How to Fit Twitter Around Your Busy Working Day

In this post I’ll explain my daily Twitter schedule and the workflow that I use to gather and share content.





At the start of the week, I was fortunate to attend a webinar hosted by Tim Hughes, one of the founders of DLA Ignite. Tim is one of social media’s genuine business celebrities, a blue-tick Twitter maven who’s passionate about social selling and how this can accelerate the digital transformation of your business where other methods have failed.


If you want to learn the skills and habits for social media and marketing success, I’d strongly recommend you get hold of a copy of Smarketing, How to Achieve Competitive Advantage Through Blended Sales and Marketing, written by Tim and his Digital Leadership Associates co-founder Adam Gray. As I’ve written before, Tim and Adam are ‘high-performance’ social media experts, who communicate complex ideas in simple language so that anyone can apply social selling methods in their business.


Back to the Monday webinar. Tim talked us through the good habits that you need to succeed on Twitter: Be curious, share great content, use hashtags wisely, post a good balance of original content and retweets every day. Spoiler alert, you probably need to post at least 12 times a day to get traction with your community on Twitter.


A dozen or more posts a day might sound daunting, so it got me thinking about my own Twitter workflow. First things first. I love social, but it’s not my core daily activity. That still belongs to business copywriting and content strategy. More often than not, I’m fitting in Twitter around 1,000 words on machine learning for music streaming, or the deployment of “platform as a service” in local government.


Here’s my schedule:


8.00am-8.30am: Twitter timeline

  • Check and respond to overnight notifications

  • Share and respond to topical posts. In my case anything to do with content marketing, AI and life in Berlin

8.30am-9.00am: Gather content

  • Read and save new articles from: Flipboard, Medium (subscription) and Google alerts (See the workflow below).

12.30am-1.00pm: Schedule content (1)

  • Schedule tweets using Buffer. Include an original statement or headline for context. Tag source publication and author where possible. Include relevant hashtags, up to four.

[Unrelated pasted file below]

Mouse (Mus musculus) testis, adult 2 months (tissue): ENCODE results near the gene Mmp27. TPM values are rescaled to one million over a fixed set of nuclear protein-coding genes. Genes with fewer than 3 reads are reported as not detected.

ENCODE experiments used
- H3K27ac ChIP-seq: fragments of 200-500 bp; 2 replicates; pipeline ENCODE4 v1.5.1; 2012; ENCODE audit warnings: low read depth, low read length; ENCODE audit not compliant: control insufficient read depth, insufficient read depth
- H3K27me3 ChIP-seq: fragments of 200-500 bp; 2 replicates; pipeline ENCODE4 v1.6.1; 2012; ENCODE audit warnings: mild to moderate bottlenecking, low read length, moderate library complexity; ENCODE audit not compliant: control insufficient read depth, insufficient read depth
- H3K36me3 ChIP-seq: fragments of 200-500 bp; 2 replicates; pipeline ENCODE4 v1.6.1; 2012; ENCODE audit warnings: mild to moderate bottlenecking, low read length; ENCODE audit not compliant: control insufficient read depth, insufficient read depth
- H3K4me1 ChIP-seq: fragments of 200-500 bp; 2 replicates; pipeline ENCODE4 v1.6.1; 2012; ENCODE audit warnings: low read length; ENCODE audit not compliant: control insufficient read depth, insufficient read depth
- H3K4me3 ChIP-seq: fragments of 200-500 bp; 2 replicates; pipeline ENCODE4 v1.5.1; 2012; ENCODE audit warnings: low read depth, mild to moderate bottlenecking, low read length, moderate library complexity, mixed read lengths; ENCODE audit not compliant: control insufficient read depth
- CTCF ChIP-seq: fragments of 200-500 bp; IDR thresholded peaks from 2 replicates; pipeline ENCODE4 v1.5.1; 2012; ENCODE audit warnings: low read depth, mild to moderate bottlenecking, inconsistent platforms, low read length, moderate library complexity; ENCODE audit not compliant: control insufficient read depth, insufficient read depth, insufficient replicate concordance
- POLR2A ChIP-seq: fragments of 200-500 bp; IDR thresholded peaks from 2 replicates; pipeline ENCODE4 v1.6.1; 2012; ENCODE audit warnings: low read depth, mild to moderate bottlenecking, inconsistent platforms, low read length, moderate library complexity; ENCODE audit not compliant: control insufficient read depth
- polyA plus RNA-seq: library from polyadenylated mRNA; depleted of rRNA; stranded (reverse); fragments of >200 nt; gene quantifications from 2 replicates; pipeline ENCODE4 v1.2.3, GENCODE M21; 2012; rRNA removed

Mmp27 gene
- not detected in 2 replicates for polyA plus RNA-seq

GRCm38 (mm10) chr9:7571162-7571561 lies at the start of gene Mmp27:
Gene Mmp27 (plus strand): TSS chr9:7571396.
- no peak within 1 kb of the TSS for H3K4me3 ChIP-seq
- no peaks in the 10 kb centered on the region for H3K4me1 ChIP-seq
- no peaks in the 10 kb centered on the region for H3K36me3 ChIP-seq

5.15pm-5.45pm Schedule content (2)

  • A second opportunity to make sure that your buffer schedule is full. I normally post about 1-2 days ahead.

5.45pm-6pm Respond

  • Check and respond to notifications from the day.

I admit, it adds up. More than two hours if you follow my activity. The good news is that you can match some of the more routine stuff with a coffee break or a break from more intensive work. If you do a lot of writing, like me, Twitter often comes as a bit of light relief.

Working to a workflow


In addition to my schedule, here’s a snapshot of the workflow I use for gathering content and scheduling posts. A couple of things to bear in mind: Generally, I use Buffer to schedule posts two-three days ahead. I share articles via Hootsuite (another great scheduling tool) on a more spontaneous basis. This enables me to plan ahead, while sharing more up-to-the-minute stories when I have a spare moment.

Twitter content and schedule workflow

You can, of course, save anything to Pocket, not just from Flipboard or a news aggregator such as Feedly. Once you’ve set up a Pocket account, use the share icon on your smartphone to save your favourite articles. You can also download chrome extensions for Buffer and Pocket that serve a similar function on your laptop browser.  


Finally, you can also schedule posts from Buffer to LinkedIn, LinkedIn pages, Facebook and Instagram if you post frequently to these channels.


As I mentioned before, you should also follow Tim Hughes and Adam Gray on Twitter to see how it’s really done. And if you want to learn how to be the best at social selling, get in touch with them, or via their business, DLA Ignite.


#feedly #pocket #Buffer #hootsuite #Twitter #socialmedia #socialselling

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© 2020 Peter Springett.